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Let’s Make Slavery Illegal in Oregon
We may have become too sensitive

Senator James Manning Jr (D-Eugene), Senator Lew Frederick (D-Portland), and Senator Rob Wagner (D-Lake Oswego) would like us to believe that Oregon was and is a slave state by what is written in the Oregon Constitution, Article I, Section 34. This is what that section reads on the Secretary of State’s website:

Section 34. Slavery or involuntary servitude. There shall be neither slavery, nor involuntary servitude in the State, otherwise than as a punishment for crime, whereof the party shall have been duly convicted. -- [Added to Bill of Rights as unnumbered section by vote of the people at time of adoption of the Oregon Constitution in accordance with section 4 of Article XVIII thereof]

These legislators have introduced SJR 10, which proposes to amend Section 34 “to prohibit slavery and involuntary servitude in all circumstances.” There proposed revision would read: Sec. 34. There shall be neither slavery nor involuntary servitude in this state. Deleting: [the State, otherwise than as a punishment for crime, whereof the party shall have been duly convicted].

Perhaps they didn’t see the reference to Article XVIII, Section 4, which references and repeats the same wording referring to Article I, Sec. 34. In 1925, Oregon voters repealed the constitutional provisions relating to the exclusion of African-Americans. However, the language relating to race remained in the Oregon Constitution. In 2002, SJR. 7, 2001, the voters passed Ballot Measure 14 removing historical race references. At that time, Section 34 did not trigger any connection between slavery as a race identification for the incarcerated.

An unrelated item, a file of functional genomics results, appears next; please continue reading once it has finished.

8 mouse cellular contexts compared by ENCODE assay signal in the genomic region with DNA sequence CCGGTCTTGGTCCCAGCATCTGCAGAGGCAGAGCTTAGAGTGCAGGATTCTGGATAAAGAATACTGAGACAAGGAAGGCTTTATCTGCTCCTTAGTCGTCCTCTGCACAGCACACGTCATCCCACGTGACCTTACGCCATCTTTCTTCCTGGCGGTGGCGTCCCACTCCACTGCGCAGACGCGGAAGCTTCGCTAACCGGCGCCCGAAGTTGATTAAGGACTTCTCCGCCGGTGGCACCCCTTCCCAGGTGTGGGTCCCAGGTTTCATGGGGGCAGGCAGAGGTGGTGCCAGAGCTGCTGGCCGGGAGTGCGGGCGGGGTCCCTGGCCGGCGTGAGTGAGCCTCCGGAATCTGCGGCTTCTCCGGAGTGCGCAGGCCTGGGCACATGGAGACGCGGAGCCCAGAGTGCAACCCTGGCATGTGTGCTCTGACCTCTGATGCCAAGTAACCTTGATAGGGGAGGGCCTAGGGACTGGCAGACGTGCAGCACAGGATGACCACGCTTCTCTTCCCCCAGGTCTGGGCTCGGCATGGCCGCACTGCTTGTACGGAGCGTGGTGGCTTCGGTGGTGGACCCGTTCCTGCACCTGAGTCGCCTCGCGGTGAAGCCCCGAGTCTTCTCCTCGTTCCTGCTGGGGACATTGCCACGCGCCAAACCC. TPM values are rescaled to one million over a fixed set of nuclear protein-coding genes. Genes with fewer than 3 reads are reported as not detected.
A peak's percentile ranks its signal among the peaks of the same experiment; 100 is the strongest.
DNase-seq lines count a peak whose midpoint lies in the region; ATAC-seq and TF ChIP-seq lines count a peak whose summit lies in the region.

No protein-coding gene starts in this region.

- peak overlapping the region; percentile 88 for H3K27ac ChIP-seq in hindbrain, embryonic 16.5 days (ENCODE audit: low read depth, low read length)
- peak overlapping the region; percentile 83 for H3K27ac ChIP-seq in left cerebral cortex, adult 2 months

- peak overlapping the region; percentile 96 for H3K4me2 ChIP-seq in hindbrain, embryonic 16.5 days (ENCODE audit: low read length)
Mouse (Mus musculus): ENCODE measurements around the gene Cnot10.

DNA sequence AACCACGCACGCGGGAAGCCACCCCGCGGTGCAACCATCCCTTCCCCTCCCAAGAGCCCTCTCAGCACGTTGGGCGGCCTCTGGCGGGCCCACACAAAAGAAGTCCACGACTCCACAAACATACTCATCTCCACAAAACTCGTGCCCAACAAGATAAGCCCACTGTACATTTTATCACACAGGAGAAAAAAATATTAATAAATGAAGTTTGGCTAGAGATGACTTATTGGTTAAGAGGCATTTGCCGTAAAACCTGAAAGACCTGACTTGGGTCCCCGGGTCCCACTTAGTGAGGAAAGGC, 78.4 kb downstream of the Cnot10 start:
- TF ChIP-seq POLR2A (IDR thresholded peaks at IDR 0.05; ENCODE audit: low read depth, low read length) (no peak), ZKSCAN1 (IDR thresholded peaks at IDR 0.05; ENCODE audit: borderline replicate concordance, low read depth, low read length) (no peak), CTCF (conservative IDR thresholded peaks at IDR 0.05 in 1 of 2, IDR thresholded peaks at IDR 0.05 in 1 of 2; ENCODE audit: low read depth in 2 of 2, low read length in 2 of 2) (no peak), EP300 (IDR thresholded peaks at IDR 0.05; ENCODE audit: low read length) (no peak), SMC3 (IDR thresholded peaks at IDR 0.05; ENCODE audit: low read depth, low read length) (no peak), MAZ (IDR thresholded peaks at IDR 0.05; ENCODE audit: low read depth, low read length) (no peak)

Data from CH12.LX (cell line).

A D V E R T I S E M E N T

A D V E R T I S E M E N T

We may have become too sensitive to now suggest actual circumstances would tie race together with slavery in the context of Section 34. Removing "otherwise than as a punishment for crime, whereof the party shall have been duly convicted.” was not meant to imply the incarcerated were slaves any more than anyone else. Prisons employ the incarcerated, whether voluntary or involuntary servitude, to maintain the facilities, clean our highways, make our license plate, among other things. If we remove the “involuntary” from chore assignment and discipline assignment, we have gutted the rehabilitation framework to incorporate them back into society.

If this bill is put to the voters, and we ignorantly pass it, how many people will the state need to employ, at taxpayer’s expense, to do the work that prisoners now do?


--Donna Bleiler

Post Date: 2021-05-24 11:52:34Last Update: 2021-05-24 12:14:28



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